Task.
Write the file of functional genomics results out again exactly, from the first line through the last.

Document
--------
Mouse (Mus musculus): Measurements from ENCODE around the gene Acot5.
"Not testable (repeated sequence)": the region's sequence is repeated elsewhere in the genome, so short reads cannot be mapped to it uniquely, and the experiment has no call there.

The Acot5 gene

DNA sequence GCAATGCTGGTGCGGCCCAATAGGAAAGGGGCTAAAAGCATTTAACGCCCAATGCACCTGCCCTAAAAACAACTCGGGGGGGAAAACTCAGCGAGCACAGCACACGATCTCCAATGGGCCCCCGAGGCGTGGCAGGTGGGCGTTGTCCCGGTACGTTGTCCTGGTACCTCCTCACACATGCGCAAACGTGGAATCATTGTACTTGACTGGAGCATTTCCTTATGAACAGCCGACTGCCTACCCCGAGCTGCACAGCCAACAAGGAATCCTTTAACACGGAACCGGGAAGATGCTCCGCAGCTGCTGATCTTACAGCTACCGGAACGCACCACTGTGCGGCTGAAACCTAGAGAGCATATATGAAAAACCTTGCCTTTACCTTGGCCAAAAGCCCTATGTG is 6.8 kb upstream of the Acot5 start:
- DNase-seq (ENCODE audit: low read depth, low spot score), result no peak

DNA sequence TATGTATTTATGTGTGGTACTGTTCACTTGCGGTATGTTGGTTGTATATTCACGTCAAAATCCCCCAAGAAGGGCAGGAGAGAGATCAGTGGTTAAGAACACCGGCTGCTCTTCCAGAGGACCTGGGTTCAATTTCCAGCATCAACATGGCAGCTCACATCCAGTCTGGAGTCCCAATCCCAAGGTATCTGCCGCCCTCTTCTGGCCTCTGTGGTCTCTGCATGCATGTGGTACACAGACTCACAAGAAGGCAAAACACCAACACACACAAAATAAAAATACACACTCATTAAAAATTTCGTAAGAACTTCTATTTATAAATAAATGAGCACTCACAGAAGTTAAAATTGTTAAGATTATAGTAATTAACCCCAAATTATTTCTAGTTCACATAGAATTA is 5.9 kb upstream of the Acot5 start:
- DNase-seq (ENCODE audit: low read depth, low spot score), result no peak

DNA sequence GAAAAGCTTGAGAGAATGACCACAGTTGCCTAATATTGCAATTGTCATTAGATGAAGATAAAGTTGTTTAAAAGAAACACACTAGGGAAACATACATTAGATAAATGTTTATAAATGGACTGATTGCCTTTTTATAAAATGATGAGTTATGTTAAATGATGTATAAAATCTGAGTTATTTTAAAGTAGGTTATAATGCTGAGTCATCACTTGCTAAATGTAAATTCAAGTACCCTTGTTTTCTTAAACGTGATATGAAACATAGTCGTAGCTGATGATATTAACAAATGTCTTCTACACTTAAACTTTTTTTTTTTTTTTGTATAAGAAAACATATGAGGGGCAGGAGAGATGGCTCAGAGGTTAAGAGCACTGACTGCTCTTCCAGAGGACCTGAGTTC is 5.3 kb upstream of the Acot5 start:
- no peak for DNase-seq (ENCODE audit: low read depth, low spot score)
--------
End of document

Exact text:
Mouse (Mus musculus): Measurements from ENCODE around the gene Acot5.
"Not testable (repeated sequence)": the region's sequence is repeated elsewhere in the genome, so short reads cannot be mapped to it uniquely, and the experiment has no call there.

The Acot5 gene

DNA sequence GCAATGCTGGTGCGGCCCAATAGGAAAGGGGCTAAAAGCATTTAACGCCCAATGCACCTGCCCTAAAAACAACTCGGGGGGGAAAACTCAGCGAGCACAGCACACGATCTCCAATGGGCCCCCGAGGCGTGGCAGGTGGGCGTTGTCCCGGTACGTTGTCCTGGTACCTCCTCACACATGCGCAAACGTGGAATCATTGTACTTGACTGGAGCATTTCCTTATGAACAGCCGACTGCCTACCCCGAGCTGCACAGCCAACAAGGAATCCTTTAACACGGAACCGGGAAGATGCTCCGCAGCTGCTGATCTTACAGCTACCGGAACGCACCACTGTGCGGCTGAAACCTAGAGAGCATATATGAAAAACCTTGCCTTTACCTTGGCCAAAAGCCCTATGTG is 6.8 kb upstream of the Acot5 start:
- DNase-seq (ENCODE audit: low read depth, low spot score), result no peak

DNA sequence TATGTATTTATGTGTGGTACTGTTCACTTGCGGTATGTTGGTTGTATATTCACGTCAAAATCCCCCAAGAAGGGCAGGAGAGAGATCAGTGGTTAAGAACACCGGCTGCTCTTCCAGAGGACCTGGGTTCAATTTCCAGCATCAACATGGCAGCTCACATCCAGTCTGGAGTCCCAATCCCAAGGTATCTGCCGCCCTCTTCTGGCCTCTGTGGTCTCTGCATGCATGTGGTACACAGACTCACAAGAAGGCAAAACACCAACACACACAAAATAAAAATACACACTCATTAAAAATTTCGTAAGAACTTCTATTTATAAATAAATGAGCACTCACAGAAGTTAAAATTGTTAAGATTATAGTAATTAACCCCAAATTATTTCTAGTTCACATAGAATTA is 5.9 kb upstream of the Acot5 start:
- DNase-seq (ENCODE audit: low read depth, low spot score), result no peak

DNA sequence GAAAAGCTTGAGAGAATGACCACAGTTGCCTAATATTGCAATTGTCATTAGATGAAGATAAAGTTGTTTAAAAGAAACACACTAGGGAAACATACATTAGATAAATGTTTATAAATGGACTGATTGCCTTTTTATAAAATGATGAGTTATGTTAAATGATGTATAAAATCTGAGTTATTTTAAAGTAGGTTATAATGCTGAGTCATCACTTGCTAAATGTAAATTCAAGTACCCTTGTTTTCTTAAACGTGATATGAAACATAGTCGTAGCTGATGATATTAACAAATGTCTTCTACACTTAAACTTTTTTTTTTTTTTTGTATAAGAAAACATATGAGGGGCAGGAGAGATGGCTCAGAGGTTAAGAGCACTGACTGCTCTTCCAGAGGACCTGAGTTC is 5.3 kb upstream of the Acot5 start:
- no peak for DNase-seq (ENCODE audit: low read depth, low spot score)